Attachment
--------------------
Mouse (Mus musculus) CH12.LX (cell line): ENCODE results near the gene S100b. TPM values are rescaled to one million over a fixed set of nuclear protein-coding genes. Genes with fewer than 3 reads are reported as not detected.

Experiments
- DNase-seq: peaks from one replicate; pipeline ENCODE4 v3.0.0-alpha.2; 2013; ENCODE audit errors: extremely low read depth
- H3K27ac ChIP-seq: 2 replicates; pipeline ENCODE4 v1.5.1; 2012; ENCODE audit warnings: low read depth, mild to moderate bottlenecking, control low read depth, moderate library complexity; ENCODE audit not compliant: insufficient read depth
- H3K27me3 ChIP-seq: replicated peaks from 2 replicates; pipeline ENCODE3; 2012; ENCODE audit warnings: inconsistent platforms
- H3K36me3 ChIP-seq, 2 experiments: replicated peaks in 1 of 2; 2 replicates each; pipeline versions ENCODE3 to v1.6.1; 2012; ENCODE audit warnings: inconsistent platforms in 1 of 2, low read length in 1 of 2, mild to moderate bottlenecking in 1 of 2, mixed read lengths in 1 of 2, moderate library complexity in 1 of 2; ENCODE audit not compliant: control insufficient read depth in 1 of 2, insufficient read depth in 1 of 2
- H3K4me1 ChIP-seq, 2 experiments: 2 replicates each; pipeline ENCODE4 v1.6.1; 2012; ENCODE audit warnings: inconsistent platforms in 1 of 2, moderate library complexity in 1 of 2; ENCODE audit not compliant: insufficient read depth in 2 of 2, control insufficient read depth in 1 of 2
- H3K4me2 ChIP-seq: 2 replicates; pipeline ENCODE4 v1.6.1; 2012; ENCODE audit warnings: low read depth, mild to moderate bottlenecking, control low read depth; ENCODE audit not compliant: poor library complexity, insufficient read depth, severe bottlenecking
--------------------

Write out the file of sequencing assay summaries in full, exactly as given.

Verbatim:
Mouse (Mus musculus) CH12.LX (cell line): ENCODE results near the gene S100b. TPM values are rescaled to one million over a fixed set of nuclear protein-coding genes. Genes with fewer than 3 reads are reported as not detected.

Experiments
- DNase-seq: peaks from one replicate; pipeline ENCODE4 v3.0.0-alpha.2; 2013; ENCODE audit errors: extremely low read depth
- H3K27ac ChIP-seq: 2 replicates; pipeline ENCODE4 v1.5.1; 2012; ENCODE audit warnings: low read depth, mild to moderate bottlenecking, control low read depth, moderate library complexity; ENCODE audit not compliant: insufficient read depth
- H3K27me3 ChIP-seq: replicated peaks from 2 replicates; pipeline ENCODE3; 2012; ENCODE audit warnings: inconsistent platforms
- H3K36me3 ChIP-seq, 2 experiments: replicated peaks in 1 of 2; 2 replicates each; pipeline versions ENCODE3 to v1.6.1; 2012; ENCODE audit warnings: inconsistent platforms in 1 of 2, low read length in 1 of 2, mild to moderate bottlenecking in 1 of 2, mixed read lengths in 1 of 2, moderate library complexity in 1 of 2; ENCODE audit not compliant: control insufficient read depth in 1 of 2, insufficient read depth in 1 of 2
- H3K4me1 ChIP-seq, 2 experiments: 2 replicates each; pipeline ENCODE4 v1.6.1; 2012; ENCODE audit warnings: inconsistent platforms in 1 of 2, moderate library complexity in 1 of 2; ENCODE audit not compliant: insufficient read depth in 2 of 2, control insufficient read depth in 1 of 2
- H3K4me2 ChIP-seq: 2 replicates; pipeline ENCODE4 v1.6.1; 2012; ENCODE audit warnings: low read depth, mild to moderate bottlenecking, control low read depth; ENCODE audit not compliant: poor library complexity, insufficient read depth, severe bottlenecking